sense. With the wind-down of the shuttle program, some astronauts aren't going to want to retrain to a new system. With
over 100 astronauts in the office, I'm guessing we'll be seeing a lot more of these. I wonder if some astronauts leave the
office requesting not to have it announced?
5:46 am est
A few days ago, the National Air and Space Museum
hosted a Mars Program Update
with a lot of good information on the recent past and plans for Mars exploration.
Note: Sometimes, the web page initially starts mid-video, but if you click on the thumbnail image below it will start the
video from the beginning.
Friday, January 14, 2011
This Should end well (Not!)
9:54 pm est
One thing I've been told when dealing with Congress is that they don't like to be told they were wrong in the past. It makes
Congresspeople cranky. Some people are like that, but most people don't hold the future budgets of a government agency in
their hands. For example, if a Congressional Staffer is asking why the budget for a program is so messed up, it isn't wise
to say "Because you (Congress) had us on continuing resolution for 6 months of last year, then gave us one year's worth of
money to spend in the other six months which we couldn't do." Instead you're told to say something like "Higher headquarters
priorities (within Congressional guidance, of course) outweighed other priorities on my program."
That kind of guidance is what makes me surprised that NASA recently told Congress
that NASA couldn't do what Congress asked them to do with what Congress gave them in the budget. In another twist, the NASA
Inspector General asked Congress to stop telling NASA to fund rockets that won't get built
. Congress, being the mature organization it is, is
taking it all in stride
throwing a hissy fit
I just hope some form of human presence in space can survive all this.
Saturday morning update: HEFT, Lies and Videotape
Saturday evening update: Yeah, I want a booster designed based on the requirement that it's the law
, not based on utility or economy. We live in interesting times.
Thursday, January 13, 2011
6:49 pm est
In a rare case of a major national story having a space angle, this weekend's shooting in Tuscon, AZ may impact a space shuttle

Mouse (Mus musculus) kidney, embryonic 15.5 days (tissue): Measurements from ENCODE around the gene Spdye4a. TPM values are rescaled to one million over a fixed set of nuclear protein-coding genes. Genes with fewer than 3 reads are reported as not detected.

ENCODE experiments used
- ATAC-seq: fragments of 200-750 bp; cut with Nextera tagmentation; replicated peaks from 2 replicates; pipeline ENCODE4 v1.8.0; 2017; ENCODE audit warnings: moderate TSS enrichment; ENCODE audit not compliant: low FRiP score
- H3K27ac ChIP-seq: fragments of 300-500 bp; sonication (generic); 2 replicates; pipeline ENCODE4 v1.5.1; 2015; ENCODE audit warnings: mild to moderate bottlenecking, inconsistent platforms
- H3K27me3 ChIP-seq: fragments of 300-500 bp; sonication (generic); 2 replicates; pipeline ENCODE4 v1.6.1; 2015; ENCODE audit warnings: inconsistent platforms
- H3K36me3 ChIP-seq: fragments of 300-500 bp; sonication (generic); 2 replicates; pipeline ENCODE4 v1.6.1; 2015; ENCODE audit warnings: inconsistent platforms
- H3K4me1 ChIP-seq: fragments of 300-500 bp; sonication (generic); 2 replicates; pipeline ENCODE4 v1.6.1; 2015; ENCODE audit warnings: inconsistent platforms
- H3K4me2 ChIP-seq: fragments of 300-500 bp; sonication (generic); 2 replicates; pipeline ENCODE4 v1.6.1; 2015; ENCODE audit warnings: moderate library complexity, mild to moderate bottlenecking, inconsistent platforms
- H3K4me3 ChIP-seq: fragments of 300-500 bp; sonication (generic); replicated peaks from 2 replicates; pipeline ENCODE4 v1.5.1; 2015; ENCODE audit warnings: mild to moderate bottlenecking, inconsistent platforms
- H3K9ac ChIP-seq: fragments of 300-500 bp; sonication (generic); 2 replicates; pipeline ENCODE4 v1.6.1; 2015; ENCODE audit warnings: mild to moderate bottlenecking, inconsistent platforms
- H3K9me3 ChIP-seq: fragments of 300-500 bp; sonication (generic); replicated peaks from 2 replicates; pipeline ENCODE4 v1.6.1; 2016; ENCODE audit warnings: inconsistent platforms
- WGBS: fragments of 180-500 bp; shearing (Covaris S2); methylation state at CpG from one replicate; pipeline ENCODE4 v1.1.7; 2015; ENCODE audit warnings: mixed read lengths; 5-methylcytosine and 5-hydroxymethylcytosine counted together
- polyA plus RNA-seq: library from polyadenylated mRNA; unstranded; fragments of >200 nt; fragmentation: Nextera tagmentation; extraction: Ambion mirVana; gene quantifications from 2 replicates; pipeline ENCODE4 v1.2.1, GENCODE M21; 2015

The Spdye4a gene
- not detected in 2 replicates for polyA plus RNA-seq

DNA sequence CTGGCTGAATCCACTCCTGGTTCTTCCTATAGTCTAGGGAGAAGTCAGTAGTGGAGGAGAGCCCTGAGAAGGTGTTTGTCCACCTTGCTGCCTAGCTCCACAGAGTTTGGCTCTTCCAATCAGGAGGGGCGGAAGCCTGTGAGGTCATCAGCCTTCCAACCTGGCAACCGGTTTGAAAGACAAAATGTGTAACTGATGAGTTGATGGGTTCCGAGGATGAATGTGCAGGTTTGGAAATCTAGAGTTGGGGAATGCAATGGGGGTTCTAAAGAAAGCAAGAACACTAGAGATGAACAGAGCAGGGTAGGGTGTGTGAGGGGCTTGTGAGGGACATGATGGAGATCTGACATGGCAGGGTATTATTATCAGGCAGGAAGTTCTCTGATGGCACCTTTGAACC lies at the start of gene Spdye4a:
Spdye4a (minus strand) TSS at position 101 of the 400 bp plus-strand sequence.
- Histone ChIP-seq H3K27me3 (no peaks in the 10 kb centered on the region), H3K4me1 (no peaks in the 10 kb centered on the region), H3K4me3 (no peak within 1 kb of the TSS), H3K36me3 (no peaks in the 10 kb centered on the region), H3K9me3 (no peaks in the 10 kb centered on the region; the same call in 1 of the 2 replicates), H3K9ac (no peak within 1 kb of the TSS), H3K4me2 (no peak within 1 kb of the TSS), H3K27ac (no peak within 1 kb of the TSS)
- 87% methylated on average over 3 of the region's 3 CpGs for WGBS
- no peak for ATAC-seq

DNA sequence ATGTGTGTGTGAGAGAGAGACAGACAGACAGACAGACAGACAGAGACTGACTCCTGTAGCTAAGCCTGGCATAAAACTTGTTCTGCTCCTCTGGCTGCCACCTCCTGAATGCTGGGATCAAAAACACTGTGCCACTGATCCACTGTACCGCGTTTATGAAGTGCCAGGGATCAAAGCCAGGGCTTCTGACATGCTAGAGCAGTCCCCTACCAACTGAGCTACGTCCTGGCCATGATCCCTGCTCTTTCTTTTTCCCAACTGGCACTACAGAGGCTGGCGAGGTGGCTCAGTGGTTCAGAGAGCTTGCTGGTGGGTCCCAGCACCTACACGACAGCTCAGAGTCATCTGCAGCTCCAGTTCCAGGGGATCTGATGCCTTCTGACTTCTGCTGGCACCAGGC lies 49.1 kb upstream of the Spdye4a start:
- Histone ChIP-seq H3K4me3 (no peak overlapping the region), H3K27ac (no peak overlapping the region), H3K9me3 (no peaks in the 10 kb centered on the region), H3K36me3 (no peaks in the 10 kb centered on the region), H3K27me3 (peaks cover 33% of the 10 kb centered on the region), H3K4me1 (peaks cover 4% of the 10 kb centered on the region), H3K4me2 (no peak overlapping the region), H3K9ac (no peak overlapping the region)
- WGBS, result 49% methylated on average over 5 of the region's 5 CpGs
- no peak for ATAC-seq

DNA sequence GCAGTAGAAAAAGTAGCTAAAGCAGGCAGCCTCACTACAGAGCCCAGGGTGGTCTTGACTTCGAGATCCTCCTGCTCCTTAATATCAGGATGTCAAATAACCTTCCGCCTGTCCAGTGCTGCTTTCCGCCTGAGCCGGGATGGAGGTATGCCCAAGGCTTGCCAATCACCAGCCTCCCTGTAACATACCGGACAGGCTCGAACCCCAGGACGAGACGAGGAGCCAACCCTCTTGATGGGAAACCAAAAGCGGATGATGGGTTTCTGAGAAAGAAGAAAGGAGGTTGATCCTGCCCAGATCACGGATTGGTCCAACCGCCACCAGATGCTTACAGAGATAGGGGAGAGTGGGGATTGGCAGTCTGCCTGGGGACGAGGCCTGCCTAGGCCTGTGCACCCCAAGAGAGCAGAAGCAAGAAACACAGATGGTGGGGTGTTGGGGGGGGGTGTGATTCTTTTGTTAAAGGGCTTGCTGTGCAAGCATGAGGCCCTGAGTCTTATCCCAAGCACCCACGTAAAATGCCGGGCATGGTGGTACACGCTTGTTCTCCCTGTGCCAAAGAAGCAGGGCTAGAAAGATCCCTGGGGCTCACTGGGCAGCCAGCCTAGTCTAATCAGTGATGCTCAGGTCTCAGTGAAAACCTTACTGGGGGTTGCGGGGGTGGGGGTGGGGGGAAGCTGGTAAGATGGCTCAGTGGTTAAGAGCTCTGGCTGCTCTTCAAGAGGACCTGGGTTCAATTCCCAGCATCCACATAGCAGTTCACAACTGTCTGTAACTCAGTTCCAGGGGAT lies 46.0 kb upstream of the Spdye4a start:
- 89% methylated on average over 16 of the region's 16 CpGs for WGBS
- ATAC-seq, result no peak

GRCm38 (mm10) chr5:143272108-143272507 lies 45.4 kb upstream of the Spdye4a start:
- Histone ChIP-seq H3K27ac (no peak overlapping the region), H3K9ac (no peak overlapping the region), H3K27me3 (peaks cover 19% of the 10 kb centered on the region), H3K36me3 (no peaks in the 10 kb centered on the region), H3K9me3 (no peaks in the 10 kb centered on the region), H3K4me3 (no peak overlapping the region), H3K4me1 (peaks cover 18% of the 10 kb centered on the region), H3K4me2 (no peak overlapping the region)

mission currently scheduled for April. Gabrielle Giffords, the Congressional Representative shot on Saturday, is the wife
of Mark Kelly, currently scheduled to command STS-134. Today, NASA announced
that Rick Sturckow will serve as the backup commander for the mission. The press release states that Mark Kelly is still
the commander for the mission, but that he has other priorities in his life right now. Assigning the backup commander allows
training to continue. I think this is a good way to handle a bad situation, and expect that eventually, barring some amazing
recovery, Mark Kelly will drop from his position.
Wednesday, January 12, 2011
8:42 pm est
Futzing around with some of the links I just used in the previous post, I found this site
. It appears to be related to the Russian Space Program, but could just as easily be some teenager with an active imagination.
The Soyuz-K talk about circling the moon is similar to proposals made by Space Adventures
8:31 pm est
Friday, January 7, 2011
Mars Program Review at Air&Space
6:51 pm est
The National Air and Space Museum on the National Mall will host a Mars Program Review
on the 13th of January from 10:30-12:30. It will be in their Moving Beyond Earth Gallery
, a new one shaping up in the building. I visited it with my family on the 1st of January, and it's pretty cool. Lots of
video projectors which will be used in the presentation.
If you can't make it, you can watch live on NASA TV or catch it later on YouTube, with details listed at the link.
Interesting Twist for EELV
6:45 pm est
Saturday, January 1, 2011
Favorite Phrases so far...
12:28 am est
NASA's released their Commercial Crew Transportation Services requirements
. My favorite requirements that I spotted on my first perusal:
- 5.2.7 The CCTS shall be designed to tolerate inadvertent
(minimum of one inadvertent action), as identified by a human error analysis, without causing a catastrophic event. (All
I can picture is a "Are you sure you want to blow the hatch?" double-check dialog box followed by a "This action prevented
by CCTS 5.2.7" error message even if the operator clicks 'Yes')
- 5.2.8 The CCTS shall tolerate inadvertent operator action
in the presence of any single system failure. (This one strikes me as a little...difficult to anticipate)